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In the movie There Will be Blood, character Henry Brands says, “That part of me is gone…working and not succeeding—all my failures has [sic] left me….I just don’t… care.”

At the end, after the struggles, “I don’t care” is a common aphorism of the wanton entrepreneur. Maybe it is uttered during the futile death throes of the dying business. Or, maybe after leaving the bank president’s office. I suppose it really doesn’t matter where it is said; the goal is to never find yourself in the position where your best retort is, “I just don’t care.”

Here are some common reasons that new businesses fail, and what you can do to decrease your risk of failure.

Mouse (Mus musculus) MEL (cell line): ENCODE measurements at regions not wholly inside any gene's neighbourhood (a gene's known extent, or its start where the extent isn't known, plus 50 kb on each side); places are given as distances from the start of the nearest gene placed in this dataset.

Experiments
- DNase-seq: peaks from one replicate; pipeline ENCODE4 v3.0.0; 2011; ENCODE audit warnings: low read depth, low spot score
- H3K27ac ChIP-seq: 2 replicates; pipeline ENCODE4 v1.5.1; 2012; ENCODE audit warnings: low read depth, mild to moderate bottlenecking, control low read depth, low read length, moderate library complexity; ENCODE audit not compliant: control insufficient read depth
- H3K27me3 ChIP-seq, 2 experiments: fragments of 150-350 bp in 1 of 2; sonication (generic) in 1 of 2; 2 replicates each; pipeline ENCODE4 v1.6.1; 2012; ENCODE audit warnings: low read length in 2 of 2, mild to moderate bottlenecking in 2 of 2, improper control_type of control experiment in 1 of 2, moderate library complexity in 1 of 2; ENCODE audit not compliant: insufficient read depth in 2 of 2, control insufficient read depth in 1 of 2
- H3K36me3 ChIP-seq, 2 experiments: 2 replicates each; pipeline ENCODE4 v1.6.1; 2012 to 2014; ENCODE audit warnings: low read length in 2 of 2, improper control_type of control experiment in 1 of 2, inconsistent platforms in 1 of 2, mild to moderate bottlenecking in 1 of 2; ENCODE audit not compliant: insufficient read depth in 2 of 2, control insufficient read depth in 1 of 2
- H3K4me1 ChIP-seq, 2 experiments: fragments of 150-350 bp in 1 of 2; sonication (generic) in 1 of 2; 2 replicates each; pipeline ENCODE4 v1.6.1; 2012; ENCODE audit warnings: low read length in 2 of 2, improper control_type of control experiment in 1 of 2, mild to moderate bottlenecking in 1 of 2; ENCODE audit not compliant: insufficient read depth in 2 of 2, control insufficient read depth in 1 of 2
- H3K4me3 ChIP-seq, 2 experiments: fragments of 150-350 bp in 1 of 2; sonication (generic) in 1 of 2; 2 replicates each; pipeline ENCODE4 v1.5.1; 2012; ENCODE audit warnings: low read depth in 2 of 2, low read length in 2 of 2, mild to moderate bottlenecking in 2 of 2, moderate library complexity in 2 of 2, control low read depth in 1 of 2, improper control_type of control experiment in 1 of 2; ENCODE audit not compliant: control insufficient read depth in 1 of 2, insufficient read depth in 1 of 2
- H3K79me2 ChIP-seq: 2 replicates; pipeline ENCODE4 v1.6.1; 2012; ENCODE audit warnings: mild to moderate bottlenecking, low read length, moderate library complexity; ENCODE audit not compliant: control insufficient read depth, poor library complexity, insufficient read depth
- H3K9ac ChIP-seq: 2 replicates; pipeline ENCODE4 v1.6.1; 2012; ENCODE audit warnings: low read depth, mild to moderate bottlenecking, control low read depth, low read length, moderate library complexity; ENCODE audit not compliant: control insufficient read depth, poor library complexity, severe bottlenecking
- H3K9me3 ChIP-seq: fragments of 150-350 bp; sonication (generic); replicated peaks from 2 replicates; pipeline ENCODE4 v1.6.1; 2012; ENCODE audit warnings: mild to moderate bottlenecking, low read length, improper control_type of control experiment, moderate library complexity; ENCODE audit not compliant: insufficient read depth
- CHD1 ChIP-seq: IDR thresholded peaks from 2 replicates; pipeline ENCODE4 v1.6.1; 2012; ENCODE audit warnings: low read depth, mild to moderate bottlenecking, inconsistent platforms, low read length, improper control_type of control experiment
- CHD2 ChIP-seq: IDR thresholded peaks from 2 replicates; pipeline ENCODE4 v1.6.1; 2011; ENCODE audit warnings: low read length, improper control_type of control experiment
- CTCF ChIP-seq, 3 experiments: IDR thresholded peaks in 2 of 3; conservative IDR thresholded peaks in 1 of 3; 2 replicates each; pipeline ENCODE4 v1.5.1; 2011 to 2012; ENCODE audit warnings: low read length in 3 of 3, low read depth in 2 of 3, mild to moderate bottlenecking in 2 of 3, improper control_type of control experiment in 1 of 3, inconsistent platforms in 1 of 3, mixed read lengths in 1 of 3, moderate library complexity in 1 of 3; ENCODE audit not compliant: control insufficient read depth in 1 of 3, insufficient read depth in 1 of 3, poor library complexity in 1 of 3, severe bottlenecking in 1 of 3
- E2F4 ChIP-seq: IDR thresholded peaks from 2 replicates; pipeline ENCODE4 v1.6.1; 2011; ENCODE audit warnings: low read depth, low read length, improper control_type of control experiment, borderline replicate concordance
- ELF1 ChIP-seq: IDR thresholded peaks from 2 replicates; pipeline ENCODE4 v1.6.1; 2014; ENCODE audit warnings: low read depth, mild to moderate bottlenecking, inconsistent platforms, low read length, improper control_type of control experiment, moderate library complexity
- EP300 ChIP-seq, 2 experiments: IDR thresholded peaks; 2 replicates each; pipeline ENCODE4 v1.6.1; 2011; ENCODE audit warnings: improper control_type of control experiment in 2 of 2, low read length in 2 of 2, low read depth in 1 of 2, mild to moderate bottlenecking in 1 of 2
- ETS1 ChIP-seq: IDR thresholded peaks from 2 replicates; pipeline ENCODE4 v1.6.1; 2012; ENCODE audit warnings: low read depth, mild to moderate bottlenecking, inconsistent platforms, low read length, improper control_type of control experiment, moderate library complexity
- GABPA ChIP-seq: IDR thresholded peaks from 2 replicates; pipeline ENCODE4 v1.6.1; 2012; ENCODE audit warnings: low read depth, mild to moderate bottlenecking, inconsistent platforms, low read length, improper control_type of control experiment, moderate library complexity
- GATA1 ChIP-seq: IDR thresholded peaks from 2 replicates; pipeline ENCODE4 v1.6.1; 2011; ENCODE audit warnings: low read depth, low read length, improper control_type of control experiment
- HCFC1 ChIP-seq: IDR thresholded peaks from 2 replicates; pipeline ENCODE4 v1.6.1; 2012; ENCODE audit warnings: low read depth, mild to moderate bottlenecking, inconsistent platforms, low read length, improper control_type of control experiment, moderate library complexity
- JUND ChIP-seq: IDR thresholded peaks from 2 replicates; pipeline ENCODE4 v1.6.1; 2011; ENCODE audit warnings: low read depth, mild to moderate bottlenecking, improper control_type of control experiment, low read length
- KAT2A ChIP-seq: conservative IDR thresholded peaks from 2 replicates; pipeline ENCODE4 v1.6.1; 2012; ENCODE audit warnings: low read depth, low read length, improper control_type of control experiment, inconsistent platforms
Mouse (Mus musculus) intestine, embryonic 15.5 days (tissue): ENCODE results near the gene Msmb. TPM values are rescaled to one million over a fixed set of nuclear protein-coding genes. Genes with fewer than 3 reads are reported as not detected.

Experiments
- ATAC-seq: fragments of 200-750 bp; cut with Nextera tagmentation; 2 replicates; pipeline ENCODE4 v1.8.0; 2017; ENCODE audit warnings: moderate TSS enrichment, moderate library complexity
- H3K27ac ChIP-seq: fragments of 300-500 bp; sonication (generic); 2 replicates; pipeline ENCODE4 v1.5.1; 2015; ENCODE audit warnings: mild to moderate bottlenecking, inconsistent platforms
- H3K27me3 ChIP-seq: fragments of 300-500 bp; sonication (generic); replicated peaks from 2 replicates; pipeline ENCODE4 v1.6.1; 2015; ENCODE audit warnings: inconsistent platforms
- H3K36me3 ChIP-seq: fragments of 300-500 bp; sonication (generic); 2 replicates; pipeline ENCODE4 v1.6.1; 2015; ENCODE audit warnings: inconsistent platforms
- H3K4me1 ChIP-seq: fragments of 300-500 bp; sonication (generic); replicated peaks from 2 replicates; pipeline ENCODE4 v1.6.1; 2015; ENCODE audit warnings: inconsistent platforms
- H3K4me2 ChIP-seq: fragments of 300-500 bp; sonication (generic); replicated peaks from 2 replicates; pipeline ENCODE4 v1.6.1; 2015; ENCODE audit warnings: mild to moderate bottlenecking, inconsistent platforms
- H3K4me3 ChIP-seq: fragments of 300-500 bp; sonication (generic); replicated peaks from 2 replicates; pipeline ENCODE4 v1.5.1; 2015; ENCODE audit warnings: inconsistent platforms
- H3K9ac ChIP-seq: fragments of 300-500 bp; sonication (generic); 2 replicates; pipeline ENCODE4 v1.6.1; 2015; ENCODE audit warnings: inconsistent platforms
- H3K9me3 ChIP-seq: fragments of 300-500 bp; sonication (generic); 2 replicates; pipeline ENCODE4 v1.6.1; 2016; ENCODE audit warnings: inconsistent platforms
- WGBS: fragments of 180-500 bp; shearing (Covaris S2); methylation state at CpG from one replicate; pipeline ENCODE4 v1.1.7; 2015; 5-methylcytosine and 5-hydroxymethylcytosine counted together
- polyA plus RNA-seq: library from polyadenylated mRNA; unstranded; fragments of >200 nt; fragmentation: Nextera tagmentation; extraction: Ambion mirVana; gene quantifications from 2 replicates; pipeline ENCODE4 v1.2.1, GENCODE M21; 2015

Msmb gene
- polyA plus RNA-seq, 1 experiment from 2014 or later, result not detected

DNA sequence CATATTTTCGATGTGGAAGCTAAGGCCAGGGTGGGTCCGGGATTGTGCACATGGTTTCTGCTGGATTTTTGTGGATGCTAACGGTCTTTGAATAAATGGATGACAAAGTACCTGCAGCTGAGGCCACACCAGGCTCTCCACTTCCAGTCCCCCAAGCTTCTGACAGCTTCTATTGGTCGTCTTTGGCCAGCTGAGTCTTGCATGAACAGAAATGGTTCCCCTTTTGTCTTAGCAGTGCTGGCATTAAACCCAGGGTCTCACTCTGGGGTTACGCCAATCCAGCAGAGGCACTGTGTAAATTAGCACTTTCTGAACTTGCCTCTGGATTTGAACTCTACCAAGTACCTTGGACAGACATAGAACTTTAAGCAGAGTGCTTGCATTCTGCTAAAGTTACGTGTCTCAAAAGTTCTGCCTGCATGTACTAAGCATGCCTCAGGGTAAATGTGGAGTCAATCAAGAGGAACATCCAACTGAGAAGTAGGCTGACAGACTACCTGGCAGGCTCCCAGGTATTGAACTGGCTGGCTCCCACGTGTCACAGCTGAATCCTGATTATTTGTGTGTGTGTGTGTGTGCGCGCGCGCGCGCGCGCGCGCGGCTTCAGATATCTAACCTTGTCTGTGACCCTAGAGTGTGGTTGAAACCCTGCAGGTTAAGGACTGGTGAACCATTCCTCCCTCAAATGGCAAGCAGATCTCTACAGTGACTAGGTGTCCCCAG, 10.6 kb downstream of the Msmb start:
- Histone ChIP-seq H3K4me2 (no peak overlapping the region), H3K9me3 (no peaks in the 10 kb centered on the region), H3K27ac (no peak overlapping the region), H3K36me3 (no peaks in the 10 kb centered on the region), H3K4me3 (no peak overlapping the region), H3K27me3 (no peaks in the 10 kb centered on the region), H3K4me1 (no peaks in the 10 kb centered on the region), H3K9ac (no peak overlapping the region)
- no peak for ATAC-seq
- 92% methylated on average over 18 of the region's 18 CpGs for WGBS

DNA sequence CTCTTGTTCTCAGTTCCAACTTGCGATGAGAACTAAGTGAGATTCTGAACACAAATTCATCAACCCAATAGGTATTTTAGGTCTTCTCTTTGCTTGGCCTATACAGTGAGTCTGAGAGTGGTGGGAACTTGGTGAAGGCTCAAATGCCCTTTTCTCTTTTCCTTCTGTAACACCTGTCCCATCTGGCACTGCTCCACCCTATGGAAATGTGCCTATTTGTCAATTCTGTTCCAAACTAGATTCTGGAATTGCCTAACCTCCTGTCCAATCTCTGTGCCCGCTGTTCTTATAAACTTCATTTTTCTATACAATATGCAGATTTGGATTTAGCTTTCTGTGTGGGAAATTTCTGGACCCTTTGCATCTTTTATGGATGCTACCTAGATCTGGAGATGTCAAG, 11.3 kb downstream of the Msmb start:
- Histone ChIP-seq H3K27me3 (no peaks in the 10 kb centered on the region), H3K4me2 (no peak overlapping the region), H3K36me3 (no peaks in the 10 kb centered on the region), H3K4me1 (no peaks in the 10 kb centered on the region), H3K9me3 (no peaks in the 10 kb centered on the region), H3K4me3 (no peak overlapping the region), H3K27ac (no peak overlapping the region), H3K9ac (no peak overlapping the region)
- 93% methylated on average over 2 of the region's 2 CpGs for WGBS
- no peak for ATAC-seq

• Wrong business There are many different ways to set up your business: S-Corp., Limited Liability Corporation, Partnership, C-Corp., and Limited Liability Partnership to name the most common. Using the wrong business form probably will not hurt you at the start; however, it may make your exit strategy more challenging.
    • Also, if the business entity is sued, the plaintiff may try to pierce the corporate veil and attempt to sue you person- ally. For example, if you chose a C-Corp. and did not ensure that it was set up properly, your personal assets could be at risk.
    • Solution: Find a healthcare business attorney who understands the urgent care space and who can advise you on what business form to use and how to protect yourself from individuals attempting to pierce the corporate